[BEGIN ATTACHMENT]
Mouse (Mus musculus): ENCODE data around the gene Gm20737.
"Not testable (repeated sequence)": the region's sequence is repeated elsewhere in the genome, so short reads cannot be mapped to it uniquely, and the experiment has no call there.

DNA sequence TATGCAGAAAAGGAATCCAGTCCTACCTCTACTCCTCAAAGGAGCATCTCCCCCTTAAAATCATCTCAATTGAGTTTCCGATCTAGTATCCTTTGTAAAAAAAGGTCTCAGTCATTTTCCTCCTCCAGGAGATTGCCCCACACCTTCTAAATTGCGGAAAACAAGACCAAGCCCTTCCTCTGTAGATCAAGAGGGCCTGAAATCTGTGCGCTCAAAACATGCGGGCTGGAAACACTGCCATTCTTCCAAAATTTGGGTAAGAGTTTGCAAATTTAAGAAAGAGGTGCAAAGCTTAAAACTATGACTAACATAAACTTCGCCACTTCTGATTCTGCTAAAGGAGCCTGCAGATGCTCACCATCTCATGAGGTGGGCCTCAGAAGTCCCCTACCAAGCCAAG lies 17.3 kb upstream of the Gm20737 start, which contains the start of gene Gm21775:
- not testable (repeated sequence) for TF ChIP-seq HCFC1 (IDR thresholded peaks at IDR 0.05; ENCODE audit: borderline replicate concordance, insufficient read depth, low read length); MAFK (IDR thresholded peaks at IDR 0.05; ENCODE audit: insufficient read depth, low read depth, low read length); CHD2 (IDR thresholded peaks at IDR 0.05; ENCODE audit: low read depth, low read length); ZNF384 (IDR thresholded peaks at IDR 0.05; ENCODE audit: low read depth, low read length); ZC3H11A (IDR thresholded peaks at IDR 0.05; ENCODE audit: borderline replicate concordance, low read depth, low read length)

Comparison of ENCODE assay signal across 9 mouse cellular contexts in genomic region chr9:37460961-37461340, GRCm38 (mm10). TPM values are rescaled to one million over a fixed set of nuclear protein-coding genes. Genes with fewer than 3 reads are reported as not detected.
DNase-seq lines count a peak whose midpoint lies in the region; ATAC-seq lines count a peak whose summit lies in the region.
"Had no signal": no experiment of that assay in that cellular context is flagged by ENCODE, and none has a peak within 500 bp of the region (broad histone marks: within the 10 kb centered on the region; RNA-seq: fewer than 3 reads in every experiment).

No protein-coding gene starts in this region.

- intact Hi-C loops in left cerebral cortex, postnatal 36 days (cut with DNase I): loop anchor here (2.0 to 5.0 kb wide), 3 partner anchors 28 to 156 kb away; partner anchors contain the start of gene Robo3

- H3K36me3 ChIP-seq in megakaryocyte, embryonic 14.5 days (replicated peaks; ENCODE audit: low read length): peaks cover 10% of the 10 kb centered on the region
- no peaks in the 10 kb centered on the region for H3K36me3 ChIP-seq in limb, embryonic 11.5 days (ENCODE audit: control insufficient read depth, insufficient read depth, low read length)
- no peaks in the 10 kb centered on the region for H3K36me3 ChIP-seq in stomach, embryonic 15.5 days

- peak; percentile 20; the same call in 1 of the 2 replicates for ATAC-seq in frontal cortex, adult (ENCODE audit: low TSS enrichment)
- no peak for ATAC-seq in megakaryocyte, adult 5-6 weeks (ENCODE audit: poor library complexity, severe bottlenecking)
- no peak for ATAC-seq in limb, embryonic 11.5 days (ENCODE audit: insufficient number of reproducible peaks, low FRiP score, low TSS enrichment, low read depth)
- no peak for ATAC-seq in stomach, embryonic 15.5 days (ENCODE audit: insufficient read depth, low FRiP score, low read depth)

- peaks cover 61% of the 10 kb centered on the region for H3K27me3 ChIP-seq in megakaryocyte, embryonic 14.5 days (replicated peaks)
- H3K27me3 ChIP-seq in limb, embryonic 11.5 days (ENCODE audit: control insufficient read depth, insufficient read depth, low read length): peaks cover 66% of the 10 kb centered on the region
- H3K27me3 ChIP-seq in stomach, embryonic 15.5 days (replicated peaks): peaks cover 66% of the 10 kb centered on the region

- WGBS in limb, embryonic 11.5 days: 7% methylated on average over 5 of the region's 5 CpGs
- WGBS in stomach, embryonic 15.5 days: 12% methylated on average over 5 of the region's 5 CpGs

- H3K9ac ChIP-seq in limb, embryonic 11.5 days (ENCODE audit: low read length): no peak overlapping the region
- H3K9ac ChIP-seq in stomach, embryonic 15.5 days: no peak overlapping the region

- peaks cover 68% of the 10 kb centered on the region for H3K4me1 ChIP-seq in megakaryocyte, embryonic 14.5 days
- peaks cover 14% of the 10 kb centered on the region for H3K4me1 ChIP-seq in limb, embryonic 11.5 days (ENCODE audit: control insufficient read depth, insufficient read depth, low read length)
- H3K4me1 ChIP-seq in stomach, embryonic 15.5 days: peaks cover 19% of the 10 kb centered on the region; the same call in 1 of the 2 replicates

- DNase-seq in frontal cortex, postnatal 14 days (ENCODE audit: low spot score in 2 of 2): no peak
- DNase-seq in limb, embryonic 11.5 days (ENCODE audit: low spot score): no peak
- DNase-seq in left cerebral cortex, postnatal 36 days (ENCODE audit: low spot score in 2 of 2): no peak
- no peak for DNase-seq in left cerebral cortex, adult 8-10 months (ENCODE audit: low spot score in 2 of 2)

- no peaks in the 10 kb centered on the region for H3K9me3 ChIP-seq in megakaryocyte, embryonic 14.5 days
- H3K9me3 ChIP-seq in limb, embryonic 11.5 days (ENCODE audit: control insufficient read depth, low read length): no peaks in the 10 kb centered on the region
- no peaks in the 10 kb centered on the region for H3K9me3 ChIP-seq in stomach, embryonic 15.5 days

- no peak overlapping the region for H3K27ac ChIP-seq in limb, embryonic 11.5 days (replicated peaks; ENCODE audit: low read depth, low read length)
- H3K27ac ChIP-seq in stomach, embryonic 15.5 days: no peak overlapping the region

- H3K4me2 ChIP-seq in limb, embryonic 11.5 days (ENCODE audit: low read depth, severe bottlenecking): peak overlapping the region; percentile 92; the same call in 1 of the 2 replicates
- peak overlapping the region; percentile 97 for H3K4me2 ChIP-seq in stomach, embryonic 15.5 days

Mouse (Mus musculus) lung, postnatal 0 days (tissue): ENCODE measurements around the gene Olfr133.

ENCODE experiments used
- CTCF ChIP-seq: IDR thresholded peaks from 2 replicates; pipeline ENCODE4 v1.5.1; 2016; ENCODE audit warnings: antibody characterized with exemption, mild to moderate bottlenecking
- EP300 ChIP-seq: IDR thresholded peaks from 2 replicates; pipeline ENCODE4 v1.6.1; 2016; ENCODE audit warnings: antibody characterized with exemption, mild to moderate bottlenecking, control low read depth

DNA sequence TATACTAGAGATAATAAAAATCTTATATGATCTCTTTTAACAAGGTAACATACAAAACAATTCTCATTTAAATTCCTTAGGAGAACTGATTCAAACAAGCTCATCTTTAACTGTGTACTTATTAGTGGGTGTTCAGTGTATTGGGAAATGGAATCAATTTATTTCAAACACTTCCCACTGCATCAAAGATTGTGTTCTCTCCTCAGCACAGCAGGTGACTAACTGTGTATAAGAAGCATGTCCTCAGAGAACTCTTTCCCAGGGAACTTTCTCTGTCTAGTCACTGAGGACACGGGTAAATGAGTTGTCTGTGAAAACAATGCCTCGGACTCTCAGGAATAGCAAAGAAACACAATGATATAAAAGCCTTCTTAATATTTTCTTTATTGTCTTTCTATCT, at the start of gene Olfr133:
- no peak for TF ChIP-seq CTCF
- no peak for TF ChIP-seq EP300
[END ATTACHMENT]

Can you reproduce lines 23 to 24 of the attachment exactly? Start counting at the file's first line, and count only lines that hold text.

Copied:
- H3K9ac ChIP-seq in stomach, embryonic 15.5 days: no peak overlapping the region

- peaks cover 68% of the 10 kb centered on the region for H3K4me1 ChIP-seq in megakaryocyte, embryonic 14.5 days